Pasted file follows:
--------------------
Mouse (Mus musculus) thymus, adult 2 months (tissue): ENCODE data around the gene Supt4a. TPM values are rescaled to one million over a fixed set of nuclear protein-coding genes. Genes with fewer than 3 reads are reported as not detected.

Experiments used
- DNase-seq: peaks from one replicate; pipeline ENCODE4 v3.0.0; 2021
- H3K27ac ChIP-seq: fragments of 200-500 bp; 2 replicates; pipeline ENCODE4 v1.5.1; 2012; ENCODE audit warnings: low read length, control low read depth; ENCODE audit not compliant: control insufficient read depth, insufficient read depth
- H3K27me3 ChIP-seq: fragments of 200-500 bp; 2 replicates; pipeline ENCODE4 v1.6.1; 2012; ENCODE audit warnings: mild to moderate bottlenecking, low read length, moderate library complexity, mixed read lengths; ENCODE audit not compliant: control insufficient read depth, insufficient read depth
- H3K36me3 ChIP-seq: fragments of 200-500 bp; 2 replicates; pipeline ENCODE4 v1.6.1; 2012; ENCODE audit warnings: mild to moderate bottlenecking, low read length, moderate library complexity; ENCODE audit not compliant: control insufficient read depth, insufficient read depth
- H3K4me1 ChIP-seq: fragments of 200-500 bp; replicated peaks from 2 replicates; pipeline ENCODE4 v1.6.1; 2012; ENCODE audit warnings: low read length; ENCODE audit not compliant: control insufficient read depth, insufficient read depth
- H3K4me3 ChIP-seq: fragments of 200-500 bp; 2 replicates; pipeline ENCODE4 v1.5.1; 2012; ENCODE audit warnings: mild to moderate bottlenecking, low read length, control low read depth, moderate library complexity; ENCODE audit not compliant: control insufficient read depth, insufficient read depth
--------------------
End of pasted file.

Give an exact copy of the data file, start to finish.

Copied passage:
Mouse (Mus musculus) thymus, adult 2 months (tissue): ENCODE data around the gene Supt4a. TPM values are rescaled to one million over a fixed set of nuclear protein-coding genes. Genes with fewer than 3 reads are reported as not detected.

Experiments used
- DNase-seq: peaks from one replicate; pipeline ENCODE4 v3.0.0; 2021
- H3K27ac ChIP-seq: fragments of 200-500 bp; 2 replicates; pipeline ENCODE4 v1.5.1; 2012; ENCODE audit warnings: low read length, control low read depth; ENCODE audit not compliant: control insufficient read depth, insufficient read depth
- H3K27me3 ChIP-seq: fragments of 200-500 bp; 2 replicates; pipeline ENCODE4 v1.6.1; 2012; ENCODE audit warnings: mild to moderate bottlenecking, low read length, moderate library complexity, mixed read lengths; ENCODE audit not compliant: control insufficient read depth, insufficient read depth
- H3K36me3 ChIP-seq: fragments of 200-500 bp; 2 replicates; pipeline ENCODE4 v1.6.1; 2012; ENCODE audit warnings: mild to moderate bottlenecking, low read length, moderate library complexity; ENCODE audit not compliant: control insufficient read depth, insufficient read depth
- H3K4me1 ChIP-seq: fragments of 200-500 bp; replicated peaks from 2 replicates; pipeline ENCODE4 v1.6.1; 2012; ENCODE audit warnings: low read length; ENCODE audit not compliant: control insufficient read depth, insufficient read depth
- H3K4me3 ChIP-seq: fragments of 200-500 bp; 2 replicates; pipeline ENCODE4 v1.5.1; 2012; ENCODE audit warnings: mild to moderate bottlenecking, low read length, control low read depth, moderate library complexity; ENCODE audit not compliant: control insufficient read depth, insufficient read depth